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South African fynbos grows in a 100km- to 200km-wide coastal belt stretching from the West Coast to the south-east coast. It makes up 80% of the Cape Floral Region, a world of finely branched plants exquisitely adapted to flourish in poor soils and wildly varying rainfall.


Kirstenbosch is the world’s only botanical garden that is part of a World Heritage Site.

South African fynbos largely makes up the tiniest floral kingdom in the world.

Spread in a narrow cupped crescent, the Cape Floral Kingdom of fynbos is found in a rim along the country’s southernmost reaches, never more than 200km from the sea.

With Vanrhynsdorp as its far north-western limit, the fynbos biome broadens as it swings south in the vicinity of Cape Town, and narrows eastwards, tailing off near Grahamstown in the Eastern Cape.

In this small area, equivalent to a thinly smeared Portugal, there are more than 9 000 plant species, and of those, 70% are endemic. A full 3% of all the world’s plants are found here, on less than 0.05% of the Earth’s land surface.

Fynbos, then, is exquisitely concentrated.

The Cape Peninsula alone has 2 285 species on an area a third the size of greater London. It has three times more plant species per square kilometre than those fabulously lush rainforests.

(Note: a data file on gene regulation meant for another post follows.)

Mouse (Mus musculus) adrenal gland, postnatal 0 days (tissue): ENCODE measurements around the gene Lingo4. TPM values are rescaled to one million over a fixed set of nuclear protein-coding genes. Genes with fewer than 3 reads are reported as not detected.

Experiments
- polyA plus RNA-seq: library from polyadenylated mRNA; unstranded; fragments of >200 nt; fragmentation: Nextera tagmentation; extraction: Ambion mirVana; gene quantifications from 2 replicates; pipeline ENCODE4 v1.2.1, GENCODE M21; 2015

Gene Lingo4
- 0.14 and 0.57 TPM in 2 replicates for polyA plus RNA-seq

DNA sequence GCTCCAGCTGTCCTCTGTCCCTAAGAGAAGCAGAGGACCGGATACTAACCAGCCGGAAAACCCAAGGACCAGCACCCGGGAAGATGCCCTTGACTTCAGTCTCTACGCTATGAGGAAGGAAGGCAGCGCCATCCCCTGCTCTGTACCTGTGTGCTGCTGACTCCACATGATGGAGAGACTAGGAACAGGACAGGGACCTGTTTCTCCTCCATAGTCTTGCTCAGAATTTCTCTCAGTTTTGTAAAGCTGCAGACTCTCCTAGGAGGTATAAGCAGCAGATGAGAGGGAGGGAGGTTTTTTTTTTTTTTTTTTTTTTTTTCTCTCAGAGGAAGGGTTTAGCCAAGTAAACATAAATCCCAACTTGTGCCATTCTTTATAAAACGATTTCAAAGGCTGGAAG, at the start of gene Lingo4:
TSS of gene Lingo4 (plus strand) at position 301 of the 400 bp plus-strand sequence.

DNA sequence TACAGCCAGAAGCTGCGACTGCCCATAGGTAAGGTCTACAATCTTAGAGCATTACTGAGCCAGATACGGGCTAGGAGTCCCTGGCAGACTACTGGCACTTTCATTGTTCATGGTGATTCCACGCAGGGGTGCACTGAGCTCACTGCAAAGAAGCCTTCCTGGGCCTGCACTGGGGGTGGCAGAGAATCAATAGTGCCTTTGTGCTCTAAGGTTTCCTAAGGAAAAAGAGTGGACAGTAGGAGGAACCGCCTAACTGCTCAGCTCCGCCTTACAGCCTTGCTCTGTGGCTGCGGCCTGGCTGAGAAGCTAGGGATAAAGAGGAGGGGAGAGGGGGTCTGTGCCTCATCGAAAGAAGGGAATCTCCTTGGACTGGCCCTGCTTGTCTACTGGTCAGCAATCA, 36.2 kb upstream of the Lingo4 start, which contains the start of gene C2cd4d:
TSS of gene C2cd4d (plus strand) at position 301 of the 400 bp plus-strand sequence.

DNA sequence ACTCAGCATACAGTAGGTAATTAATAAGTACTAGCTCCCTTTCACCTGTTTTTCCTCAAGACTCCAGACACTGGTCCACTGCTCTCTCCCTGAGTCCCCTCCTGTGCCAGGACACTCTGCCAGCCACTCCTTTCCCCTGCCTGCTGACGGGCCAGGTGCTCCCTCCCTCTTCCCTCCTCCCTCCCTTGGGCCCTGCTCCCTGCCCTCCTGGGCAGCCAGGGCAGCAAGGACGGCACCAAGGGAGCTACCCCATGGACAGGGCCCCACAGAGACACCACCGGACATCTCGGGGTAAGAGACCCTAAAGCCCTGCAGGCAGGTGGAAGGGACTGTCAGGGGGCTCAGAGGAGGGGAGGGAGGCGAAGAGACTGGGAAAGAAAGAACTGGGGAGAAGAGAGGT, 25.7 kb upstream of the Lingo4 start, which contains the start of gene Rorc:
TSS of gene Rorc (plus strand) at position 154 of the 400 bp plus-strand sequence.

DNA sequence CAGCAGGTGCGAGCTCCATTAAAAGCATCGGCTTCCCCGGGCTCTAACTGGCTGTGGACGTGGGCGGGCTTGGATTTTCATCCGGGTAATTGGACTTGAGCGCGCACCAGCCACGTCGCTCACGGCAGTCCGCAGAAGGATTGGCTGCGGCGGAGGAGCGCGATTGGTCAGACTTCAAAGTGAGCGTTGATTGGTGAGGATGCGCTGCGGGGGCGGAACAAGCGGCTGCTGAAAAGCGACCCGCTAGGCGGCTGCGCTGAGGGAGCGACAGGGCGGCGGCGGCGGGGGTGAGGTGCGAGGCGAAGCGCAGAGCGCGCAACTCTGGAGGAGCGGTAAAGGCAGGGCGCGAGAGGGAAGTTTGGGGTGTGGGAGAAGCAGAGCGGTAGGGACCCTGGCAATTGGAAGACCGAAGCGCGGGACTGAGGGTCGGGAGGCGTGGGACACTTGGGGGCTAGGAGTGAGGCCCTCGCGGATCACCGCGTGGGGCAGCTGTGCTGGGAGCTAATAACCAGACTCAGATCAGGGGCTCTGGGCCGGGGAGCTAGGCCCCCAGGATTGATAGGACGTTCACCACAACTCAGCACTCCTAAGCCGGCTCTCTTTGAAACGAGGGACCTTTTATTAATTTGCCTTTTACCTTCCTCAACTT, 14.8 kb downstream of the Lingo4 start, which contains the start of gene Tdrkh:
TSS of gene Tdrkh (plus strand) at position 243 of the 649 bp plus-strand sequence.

For this, it was declared one of the world’s 34 biodiversity ‘hot spots’, and in 2004, was confirmed as a UNESCO World Heritage Site.

South Africa’s conservation of fynbos is critical to the survival of this botanical treasure. Many fynbos species are specialists and some occur only on a few hectares – nowhere else. Encouragingly, 20% of this kingdom is officially conserved, but its sheer diversity means that much remains unprotected.

South African fynbos vegetation includes proteas, ericas and restios (reeds). This flower kingdom is the origin of some of the world’s favourite plants: gladioli, freesias, nerines, agapanthus and ixia. And, of course, those beloved geraniums and pelargoniums.


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